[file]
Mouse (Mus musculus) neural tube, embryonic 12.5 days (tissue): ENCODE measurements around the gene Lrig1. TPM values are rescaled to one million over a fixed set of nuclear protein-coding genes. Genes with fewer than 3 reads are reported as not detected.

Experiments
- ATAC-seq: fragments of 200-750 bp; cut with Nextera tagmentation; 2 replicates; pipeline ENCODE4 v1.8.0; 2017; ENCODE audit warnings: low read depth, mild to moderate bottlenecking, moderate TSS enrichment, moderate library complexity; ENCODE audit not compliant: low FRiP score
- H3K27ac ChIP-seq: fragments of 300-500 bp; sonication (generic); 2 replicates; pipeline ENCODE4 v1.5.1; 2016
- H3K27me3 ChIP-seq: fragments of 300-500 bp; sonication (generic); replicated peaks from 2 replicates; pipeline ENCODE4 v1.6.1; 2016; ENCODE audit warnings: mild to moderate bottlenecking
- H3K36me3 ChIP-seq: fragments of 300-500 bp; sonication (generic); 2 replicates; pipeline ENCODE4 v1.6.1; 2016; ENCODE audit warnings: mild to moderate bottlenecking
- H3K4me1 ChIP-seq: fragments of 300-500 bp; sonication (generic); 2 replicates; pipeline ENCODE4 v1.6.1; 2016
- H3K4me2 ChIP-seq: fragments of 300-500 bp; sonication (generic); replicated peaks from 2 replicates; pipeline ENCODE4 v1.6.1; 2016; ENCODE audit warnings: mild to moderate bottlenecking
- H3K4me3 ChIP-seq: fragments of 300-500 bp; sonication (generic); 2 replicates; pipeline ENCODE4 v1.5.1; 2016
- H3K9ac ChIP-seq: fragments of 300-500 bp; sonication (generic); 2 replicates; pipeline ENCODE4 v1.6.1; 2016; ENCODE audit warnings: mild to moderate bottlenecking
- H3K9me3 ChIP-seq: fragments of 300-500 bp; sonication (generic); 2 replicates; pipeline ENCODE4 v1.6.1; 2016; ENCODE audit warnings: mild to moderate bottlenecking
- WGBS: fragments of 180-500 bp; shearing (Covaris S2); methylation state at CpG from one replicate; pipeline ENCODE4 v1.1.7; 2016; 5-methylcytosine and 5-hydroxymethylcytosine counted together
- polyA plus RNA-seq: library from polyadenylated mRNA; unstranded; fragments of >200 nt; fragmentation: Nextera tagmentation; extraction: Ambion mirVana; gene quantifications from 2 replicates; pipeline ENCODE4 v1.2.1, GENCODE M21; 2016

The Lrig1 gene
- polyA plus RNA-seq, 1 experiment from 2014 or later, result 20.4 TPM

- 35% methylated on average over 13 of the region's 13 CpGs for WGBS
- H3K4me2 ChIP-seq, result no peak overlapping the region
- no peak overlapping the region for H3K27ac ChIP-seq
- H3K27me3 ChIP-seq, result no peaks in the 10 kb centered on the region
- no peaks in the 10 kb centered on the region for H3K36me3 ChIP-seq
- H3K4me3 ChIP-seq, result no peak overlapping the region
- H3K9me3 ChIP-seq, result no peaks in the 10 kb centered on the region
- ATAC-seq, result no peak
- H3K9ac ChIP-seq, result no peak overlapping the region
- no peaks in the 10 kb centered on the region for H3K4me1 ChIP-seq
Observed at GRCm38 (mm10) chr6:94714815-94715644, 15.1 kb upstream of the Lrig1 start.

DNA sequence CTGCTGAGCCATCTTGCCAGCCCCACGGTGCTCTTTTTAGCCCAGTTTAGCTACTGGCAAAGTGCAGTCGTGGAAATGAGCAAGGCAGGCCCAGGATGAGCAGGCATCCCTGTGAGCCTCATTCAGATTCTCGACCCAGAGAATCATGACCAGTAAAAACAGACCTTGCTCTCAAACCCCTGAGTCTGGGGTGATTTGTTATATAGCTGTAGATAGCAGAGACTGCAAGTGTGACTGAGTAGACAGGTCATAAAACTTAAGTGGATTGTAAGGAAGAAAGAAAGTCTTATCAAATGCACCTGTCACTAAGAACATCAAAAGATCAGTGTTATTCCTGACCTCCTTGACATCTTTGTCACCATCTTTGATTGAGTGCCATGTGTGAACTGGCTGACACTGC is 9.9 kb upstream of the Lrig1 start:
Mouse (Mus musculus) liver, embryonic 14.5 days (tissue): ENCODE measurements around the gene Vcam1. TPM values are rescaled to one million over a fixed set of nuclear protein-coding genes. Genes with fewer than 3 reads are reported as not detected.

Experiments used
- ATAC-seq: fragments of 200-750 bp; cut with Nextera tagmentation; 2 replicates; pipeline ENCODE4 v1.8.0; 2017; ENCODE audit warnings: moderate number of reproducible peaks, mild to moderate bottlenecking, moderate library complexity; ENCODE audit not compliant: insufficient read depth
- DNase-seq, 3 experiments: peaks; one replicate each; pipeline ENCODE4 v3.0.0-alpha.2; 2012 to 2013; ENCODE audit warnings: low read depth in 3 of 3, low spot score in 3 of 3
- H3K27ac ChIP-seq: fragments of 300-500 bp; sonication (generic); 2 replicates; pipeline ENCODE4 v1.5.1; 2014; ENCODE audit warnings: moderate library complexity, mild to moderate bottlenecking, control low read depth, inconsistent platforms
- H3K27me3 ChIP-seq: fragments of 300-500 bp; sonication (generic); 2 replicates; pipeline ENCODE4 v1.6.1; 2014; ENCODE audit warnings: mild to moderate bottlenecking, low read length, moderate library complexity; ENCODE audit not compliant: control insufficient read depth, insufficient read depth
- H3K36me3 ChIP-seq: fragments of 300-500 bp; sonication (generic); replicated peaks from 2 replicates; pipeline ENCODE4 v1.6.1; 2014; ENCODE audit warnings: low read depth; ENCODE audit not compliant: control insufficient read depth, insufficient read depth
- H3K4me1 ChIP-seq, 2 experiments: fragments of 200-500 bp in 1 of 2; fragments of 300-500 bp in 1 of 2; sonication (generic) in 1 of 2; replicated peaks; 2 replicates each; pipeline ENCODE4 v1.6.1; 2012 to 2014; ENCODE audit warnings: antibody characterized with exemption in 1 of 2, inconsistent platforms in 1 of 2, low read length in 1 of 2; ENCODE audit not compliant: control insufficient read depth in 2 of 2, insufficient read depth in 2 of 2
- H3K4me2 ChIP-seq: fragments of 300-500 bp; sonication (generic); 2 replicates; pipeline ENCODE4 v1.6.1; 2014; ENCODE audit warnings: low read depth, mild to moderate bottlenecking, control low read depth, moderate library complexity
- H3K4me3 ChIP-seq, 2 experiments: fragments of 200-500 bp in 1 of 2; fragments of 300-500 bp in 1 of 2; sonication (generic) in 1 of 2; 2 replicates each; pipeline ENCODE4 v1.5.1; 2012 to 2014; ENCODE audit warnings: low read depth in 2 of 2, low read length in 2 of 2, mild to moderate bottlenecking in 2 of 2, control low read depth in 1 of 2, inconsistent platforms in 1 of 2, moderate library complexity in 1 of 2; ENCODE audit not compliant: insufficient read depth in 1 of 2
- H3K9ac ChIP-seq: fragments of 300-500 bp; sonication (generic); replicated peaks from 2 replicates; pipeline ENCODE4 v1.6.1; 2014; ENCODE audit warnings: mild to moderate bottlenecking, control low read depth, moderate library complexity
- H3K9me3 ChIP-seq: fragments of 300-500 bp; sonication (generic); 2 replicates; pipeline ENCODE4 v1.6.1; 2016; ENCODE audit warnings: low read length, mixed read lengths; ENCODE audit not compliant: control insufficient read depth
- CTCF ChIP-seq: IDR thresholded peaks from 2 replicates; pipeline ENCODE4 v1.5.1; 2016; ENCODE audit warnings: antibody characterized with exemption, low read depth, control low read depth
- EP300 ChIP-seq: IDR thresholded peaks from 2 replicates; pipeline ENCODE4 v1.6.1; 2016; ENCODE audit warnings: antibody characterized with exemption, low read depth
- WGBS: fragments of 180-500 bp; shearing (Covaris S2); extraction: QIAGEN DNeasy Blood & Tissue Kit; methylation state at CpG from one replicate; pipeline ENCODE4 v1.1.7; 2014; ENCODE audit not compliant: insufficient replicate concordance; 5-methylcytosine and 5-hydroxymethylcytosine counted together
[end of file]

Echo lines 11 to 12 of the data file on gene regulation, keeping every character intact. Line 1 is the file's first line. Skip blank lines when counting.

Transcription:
- H3K9me3 ChIP-seq: fragments of 300-500 bp; sonication (generic); 2 replicates; pipeline ENCODE4 v1.6.1; 2016; ENCODE audit warnings: mild to moderate bottlenecking
- WGBS: fragments of 180-500 bp; shearing (Covaris S2); methylation state at CpG from one replicate; pipeline ENCODE4 v1.1.7; 2016; 5-methylcytosine and 5-hydroxymethylcytosine counted together